their product line, and were moving enough Tupperware to attract Earl Tupper's attention.
In 1948, Tupper met with Damigella, Wise, and several other local distributors at a
Sheraton in Worcester Massachusetts to discuss a new distribution plan. Modelled on the
home party plan pioneered by Stanley Home Products and expanded and refined by Brownie
Wise, the home party plan became and remains the exclusive outlet for Tupperware. Wise was
named Vice President of the company (named Tupperware Home Parties) in 1951, a position
she held until 1958. In 1958, Tupper sold out to Justin Dart of Rexall
Drug Company for $16 million, and also divorced his wife. He bought
himself an island in Central America, and eventually moved to Costa
Rica, giving up his U.S. citizenship to avoid taxes. Tupper died on
October 5, 1983.
success stems from the combined genius of Earl Tupper, the self-styled Yankee inventor and
entreprenuer and Brownie Wise, the consummate saleswoman and motivator. If Tupper
personified reverence for the product, Wise personified respect for the sales force.
"If we build the people," she was fond of saying, "they'll build the
business." Almost half a century later, their legacy remains an important part of
Tupperware's continuing success.
The Entrepreneur from The Great Idea Finder
from The Great Idea Finder
ON THE BOOKSHELF:
Promise of Plastic in 1950s America
by Alison J. Clarke / Paperback: 241 pages / Smithsonian Institution Press; (March
From Wonder Bowls to Ice-Tup molds to Party Susans, Tupperware has become an icon
of suburban living. Invented by Earl Tupper in the 1940s to promote thrift and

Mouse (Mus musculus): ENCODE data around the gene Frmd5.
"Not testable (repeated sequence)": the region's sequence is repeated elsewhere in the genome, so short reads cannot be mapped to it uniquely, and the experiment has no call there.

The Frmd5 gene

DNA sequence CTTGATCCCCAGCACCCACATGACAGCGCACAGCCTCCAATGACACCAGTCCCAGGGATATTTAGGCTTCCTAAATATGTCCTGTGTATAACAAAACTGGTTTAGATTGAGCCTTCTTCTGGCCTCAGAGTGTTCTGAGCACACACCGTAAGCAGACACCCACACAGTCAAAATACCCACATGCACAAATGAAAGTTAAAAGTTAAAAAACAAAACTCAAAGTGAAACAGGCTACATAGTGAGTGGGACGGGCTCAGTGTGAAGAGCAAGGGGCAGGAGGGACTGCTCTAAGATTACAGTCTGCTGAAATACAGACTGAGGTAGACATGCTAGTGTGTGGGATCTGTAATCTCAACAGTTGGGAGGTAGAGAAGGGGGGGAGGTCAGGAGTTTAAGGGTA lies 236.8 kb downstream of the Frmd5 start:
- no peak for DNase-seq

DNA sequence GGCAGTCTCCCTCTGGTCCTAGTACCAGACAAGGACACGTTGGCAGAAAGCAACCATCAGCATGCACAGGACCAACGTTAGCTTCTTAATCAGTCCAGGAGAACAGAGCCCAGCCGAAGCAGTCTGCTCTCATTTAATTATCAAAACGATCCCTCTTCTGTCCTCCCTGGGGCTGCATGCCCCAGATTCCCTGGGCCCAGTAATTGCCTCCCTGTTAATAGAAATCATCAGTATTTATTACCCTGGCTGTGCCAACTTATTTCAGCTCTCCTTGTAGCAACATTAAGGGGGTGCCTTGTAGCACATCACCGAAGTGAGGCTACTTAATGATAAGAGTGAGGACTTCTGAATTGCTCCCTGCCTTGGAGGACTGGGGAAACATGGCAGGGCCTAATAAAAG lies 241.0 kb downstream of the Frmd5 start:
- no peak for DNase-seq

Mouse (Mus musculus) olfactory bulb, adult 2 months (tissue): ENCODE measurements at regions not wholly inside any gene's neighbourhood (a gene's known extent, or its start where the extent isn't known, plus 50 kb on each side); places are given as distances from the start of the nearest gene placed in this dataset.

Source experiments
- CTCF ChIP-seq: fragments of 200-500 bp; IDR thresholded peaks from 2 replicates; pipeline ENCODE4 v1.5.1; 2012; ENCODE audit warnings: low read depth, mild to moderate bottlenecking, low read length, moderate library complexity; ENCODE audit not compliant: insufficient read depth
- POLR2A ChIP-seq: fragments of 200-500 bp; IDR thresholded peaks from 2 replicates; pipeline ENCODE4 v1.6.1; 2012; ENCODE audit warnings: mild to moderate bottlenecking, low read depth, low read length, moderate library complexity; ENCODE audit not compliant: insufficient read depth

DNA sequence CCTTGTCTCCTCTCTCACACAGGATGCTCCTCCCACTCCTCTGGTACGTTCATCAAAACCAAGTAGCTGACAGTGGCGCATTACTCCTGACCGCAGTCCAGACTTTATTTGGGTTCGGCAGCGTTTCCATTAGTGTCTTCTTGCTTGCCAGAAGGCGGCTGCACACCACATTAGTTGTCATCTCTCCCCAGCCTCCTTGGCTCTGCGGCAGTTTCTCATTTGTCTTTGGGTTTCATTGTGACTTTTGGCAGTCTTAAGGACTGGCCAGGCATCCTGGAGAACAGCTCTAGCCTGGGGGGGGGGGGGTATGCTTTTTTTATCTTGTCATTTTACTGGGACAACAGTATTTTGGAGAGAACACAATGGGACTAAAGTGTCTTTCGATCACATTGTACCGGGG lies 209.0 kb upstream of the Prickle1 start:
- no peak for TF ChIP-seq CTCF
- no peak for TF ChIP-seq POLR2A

cleanliness, the pastel plasticwares were touted as essential to a postwar lifestyle that
emphasized casual entertaining and celebrated America's material abundance.
As Seen on TV:
The Visual Culture of Everyday Life in the 1950s
by Karal Ann Marling / Paperback:/ Harvard Univ Press, Reprint edition (March 1996)
Opening with a photograph of a 1950s Disneyland home designed in the shape of a TV
(by those fun-loving futurists at MIT), this book's text and photos consistently maintain
a balance between insightful social commentary and critique and sensitive recapturing of
the essence of visual broadcast's dawn.
ON THE WEB:
Official site of the Tupperware Company with everything you need to know
about Tupperware, including where to purchase the products.
Decades of Change
The versatility and convenience of Tupper's "miracle" products helped to
launch the plastics revolution of the next decade.
Dimension - Inventor of the Week
Celebrates inventor/innovator role models through outreach activities and annual
awards to inspire a new generation of American scientists, engineers, and entrepreneurs.
Earl S. Tupper Papers
If Tupper personified reverence for the product, Wise personified respect for the
sales force. "If we build the people," she was fond of saying, "they'll
build the business." Their legacy remains an important part of Tupperware's
People & Events: Earl Silas Tupper (1907-1983)
Tupper sold out to Justin Dart of Rexall Drug Company for $16 million,
and also divorced his wife. He bought himself an island in Central
America, and eventually moved to Costa Rica, giving up his U.S.
citizenship to avoid taxes. Tupper died on October 5, 1983.
DID YOU KNOW?
- A Tupperware demonstration started every two seconds
somewhere in the world.
- Around the world, nearly 118 million people attended a
- Tupperware® brand products were sold in over 100 markets
around the world.
- Worldwide net sales were $1.2 billion.
- Tupperware® is such a unique and
preeminent status in the industry that its trademark has become
practically an international generic term.
- One of the first direct sellers for Tupperware was Brownie
Wise, a single mother with a genius for people and a flare for marketing. Wise was so
successful demonstrating and selling Tupper's plastics that he brought her into his
company in 1951 to build the direct selling system that has made the Tupperware party
almost as famous as his products
- Tupper also kept an illustrated
notebook of his inventions. He fancied himself to be a latter-day
trademarks and brands are the property of their respective owners.
Sources in BOLD Type
page revised October 23, 2006.